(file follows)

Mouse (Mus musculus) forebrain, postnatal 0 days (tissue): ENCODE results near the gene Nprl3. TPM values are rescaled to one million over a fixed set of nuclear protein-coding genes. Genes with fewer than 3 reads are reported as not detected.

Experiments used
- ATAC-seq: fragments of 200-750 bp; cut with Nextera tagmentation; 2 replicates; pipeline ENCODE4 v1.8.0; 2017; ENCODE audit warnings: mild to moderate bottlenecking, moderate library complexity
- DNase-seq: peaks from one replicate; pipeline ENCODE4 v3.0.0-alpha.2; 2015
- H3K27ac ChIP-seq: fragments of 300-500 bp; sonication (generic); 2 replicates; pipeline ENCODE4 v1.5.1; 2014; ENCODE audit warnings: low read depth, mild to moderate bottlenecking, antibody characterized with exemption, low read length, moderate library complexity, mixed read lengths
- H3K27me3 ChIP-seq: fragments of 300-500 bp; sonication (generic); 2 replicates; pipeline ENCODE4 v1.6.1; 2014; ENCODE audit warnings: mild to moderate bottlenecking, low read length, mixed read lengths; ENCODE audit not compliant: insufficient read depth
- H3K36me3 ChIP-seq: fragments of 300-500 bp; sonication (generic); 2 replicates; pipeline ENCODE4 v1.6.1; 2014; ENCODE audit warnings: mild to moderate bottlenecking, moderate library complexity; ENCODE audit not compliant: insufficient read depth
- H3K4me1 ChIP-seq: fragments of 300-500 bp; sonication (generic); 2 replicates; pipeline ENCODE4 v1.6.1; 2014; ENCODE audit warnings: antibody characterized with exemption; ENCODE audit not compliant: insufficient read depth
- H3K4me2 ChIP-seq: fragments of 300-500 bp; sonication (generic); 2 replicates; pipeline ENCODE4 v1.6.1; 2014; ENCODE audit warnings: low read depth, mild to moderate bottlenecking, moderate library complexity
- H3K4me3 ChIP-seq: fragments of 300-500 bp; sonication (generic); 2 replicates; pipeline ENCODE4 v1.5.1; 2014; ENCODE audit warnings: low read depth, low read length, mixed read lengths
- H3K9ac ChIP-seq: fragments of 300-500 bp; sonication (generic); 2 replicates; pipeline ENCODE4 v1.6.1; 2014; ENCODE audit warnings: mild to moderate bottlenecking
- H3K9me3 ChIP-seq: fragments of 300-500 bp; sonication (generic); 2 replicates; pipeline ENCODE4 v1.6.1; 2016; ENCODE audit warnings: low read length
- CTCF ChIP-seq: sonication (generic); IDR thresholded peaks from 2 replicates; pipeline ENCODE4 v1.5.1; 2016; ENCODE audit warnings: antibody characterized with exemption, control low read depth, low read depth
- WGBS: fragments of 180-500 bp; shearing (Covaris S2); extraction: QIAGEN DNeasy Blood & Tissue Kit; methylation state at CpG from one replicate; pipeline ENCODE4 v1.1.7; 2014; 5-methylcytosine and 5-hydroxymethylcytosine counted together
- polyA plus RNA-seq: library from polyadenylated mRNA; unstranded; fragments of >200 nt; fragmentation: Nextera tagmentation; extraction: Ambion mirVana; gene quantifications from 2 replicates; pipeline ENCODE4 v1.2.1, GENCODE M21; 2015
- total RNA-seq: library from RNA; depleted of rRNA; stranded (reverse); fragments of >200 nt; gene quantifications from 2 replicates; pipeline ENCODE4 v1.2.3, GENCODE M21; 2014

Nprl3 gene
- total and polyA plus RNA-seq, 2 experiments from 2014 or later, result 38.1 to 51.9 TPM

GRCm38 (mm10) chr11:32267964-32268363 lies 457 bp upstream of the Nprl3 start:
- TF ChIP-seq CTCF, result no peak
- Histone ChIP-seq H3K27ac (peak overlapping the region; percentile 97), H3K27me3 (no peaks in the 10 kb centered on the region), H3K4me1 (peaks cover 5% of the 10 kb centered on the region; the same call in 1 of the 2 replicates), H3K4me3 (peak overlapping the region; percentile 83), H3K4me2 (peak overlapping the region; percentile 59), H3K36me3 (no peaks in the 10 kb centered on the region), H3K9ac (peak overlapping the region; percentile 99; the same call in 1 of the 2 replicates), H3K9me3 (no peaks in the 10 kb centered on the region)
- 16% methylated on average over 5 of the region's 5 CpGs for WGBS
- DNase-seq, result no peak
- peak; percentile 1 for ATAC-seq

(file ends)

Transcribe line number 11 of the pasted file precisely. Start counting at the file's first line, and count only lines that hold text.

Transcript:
- H3K9ac ChIP-seq: fragments of 300-500 bp; sonication (generic); 2 replicates; pipeline ENCODE4 v1.6.1; 2014; ENCODE audit warnings: mild to moderate bottlenecking